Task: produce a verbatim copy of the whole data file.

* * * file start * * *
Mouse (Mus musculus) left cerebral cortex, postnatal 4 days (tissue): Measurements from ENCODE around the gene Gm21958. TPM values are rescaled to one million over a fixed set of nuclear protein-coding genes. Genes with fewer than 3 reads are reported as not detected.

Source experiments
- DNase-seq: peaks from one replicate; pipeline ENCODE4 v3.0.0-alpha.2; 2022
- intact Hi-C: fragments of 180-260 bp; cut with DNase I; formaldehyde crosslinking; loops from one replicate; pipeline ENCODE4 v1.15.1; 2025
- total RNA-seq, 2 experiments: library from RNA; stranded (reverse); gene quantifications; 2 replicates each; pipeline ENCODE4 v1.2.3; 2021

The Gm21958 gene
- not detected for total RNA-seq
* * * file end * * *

Mouse (Mus musculus) left cerebral cortex, postnatal 4 days (tissue): Measurements from ENCODE around the gene Gm21958. TPM values are rescaled to one million over a fixed set of nuclear protein-coding genes. Genes with fewer than 3 reads are reported as not detected.

Source experiments
- DNase-seq: peaks from one replicate; pipeline ENCODE4 v3.0.0-alpha.2; 2022
- intact Hi-C: fragments of 180-260 bp; cut with DNase I; formaldehyde crosslinking; loops from one replicate; pipeline ENCODE4 v1.15.1; 2025
- total RNA-seq, 2 experiments: library from RNA; stranded (reverse); gene quantifications; 2 replicates each; pipeline ENCODE4 v1.2.3; 2021

The Gm21958 gene
- not detected for total RNA-seq